3.1. A Review of the Resource Utilization Evolution

Cloud-native applications are built to be elastic. If not, cloud computing would very often not be reasonable from an economic point of view [65]. Elasticity is understood as the degree to which a system adapts to workload changes. Over time, systems were designed intentionally for such elastic cloud infrastructures. Accordingly, the utilization rates of underlying computing infrastructures increased. New deployment and design approaches like containers, microservices, or serverless architectures evolved.
Figure 7 shows a noticeable trend over the last decade. Machine virtualization consolidated plenty of bare-metal machines and formed the technological backbone of IaaS cloud computing. Virtual machines might be more lightweight than bare metal servers. However, containers are much more fine-grained and improved two things: The way of standardized deployments, but they also increased the utilization rates of virtual machines. Nevertheless, containers are still always-on components. Thus, Function-as-a-Service (FaaS) approaches evolved and introduced time-sharing concepts in container platforms. Using FaaS, units are only executed if requests have to be processed. Therefore, FaaS enables scale-to-zero deployments and improves resource efficiency [66]. Thus, the technology stack—although getting more complicated—followed the trend to run more workload on the same amount of physical machines by shrinking the size of standardized deployment units, be it virtual machines, containers, or functions.
This virtual-machinecontainerfunction resource utilization evolution is accompanied by corresponding architectural approaches:
  • Service-oriented architectures (SOA) fitted very well with monolithic deployment approaches that can be provided using standardized virtual machines (IaaS).
  • Microservice architectures are built on top of loosely coupled and independently deployable services. These services can be provided via much smaller and standardized containers. We could rate Microservices as a kind of standardized PaaS cloud service provision model.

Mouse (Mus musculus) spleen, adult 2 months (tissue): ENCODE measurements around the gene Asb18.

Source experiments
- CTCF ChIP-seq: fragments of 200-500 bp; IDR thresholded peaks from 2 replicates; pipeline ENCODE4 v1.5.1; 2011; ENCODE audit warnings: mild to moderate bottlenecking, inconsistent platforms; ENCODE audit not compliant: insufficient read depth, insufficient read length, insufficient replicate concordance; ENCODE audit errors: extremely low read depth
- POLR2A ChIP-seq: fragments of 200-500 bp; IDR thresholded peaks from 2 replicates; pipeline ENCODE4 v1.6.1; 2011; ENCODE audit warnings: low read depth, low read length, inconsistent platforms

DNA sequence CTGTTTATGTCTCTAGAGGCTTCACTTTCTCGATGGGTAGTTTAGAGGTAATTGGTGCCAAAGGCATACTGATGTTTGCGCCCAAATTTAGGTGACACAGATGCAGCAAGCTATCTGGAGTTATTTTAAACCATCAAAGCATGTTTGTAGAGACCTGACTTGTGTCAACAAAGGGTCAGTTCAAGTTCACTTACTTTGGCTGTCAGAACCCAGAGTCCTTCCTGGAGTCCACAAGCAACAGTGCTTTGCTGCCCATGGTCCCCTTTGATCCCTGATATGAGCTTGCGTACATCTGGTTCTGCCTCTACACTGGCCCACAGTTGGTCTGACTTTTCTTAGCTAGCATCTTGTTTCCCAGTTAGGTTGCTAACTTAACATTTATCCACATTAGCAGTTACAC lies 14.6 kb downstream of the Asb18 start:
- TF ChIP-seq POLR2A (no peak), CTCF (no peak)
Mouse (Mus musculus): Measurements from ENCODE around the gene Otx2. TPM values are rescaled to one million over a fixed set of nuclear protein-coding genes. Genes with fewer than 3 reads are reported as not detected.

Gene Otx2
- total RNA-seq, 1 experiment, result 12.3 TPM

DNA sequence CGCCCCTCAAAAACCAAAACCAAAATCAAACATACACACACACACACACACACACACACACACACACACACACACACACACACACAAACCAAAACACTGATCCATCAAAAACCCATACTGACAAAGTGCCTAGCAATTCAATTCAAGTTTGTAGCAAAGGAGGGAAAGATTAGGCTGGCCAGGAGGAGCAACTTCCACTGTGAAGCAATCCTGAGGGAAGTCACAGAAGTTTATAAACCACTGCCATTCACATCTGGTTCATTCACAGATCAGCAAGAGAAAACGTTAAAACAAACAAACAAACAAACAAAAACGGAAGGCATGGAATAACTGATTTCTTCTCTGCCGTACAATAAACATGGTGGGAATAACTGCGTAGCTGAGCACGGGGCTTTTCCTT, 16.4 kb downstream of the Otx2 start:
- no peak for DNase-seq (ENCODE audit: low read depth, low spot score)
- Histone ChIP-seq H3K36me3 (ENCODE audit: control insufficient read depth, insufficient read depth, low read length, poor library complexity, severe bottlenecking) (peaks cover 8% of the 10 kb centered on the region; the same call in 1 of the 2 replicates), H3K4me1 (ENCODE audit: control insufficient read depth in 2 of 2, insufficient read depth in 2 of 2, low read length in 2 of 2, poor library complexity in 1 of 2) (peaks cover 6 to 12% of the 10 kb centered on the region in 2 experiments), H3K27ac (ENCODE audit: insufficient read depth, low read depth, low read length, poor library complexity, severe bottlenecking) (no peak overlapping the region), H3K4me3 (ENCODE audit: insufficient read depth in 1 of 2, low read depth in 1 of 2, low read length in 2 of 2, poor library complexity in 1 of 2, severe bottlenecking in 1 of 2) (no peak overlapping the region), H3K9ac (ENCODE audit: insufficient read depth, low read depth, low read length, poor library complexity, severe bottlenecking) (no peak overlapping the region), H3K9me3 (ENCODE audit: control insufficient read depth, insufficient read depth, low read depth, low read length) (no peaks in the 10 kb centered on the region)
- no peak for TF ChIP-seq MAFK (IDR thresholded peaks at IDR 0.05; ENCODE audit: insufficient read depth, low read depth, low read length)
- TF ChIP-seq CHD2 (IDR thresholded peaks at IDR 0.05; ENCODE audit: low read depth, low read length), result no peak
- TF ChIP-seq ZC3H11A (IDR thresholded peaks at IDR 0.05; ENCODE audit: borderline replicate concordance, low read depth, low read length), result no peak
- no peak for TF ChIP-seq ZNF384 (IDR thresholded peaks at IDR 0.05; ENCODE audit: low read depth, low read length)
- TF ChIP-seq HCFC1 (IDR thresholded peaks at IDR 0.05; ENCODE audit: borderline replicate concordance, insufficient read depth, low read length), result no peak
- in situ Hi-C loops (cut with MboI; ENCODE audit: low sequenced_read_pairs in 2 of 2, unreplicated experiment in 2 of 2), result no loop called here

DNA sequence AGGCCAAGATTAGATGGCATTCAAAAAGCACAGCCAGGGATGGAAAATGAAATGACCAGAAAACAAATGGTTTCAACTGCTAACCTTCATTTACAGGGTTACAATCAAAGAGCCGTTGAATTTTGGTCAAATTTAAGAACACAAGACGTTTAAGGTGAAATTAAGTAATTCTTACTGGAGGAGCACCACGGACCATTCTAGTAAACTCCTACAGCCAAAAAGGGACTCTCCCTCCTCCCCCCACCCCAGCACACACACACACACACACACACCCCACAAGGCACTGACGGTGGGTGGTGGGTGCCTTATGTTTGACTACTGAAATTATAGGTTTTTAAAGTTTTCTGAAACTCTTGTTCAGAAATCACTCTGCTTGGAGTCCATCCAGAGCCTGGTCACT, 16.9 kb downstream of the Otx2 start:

• Finally, serverless architectures are mainly event-driven service-of-service architectures where their functionality is provided as “nano”-services via functions. Serverless and FaaS are the latest trends in cloud computing, so functions are not standardized yet. However, more and more Cloud-native computing foundation (CNCF) hosted serverless approaches like Kubeless (, Knative (, or OpenWhisk ( make use of containers to package and deploy functions. Thus, it seems likely that containers might evolve as the de-facto deployment unit format not only for microservices, but also for functions.

3.2. A Review of the Architectural Evolution

The reader observes that cloud-native applications aim for better resource utilization by applying more fine-grained deployment units—for instance, containers instead of virtual machines or functions instead of containers. Improvements in resource utilization rates always had an impact on cloud-native architecture styles. Let us now investigate the two major architectural trends that might be of most interest from a VC perspective.

3.2.1. Microservice Architectures

Microservices form “an approach to software and systems architecture that builds on the well-established concept of modularization but emphasizes technical boundaries. Each module—each microservice—is implemented and operated as a small yet independent system, offering access to its internal logic and data through a well-defined network interface. This architectural style increases software agility because each microservice becomes an independent unit of development, deployment, operations, versioning, and scaling [67].” Faster delivery, improved scalability, and greater autonomy are often mentioned benefits of microservice architectures [67,68]. Different services are independently scalable based on actual request stimuli. Because services can be developed and operated by different teams, they not only have a technological but also an organizational impact. Thus, localized decisions per service regarding programming languages, libraries, frameworks, and more are possible and enable best-of-breed approaches.
Besides the pure architectural point of view, the following tools, frameworks, services, and platforms form the current understanding of the term microservice:
  • Service discovery technologies decouple services from each other. Services must not explicitly refer to network locations.
  • Container orchestration technologies automate container allocation and management tasks.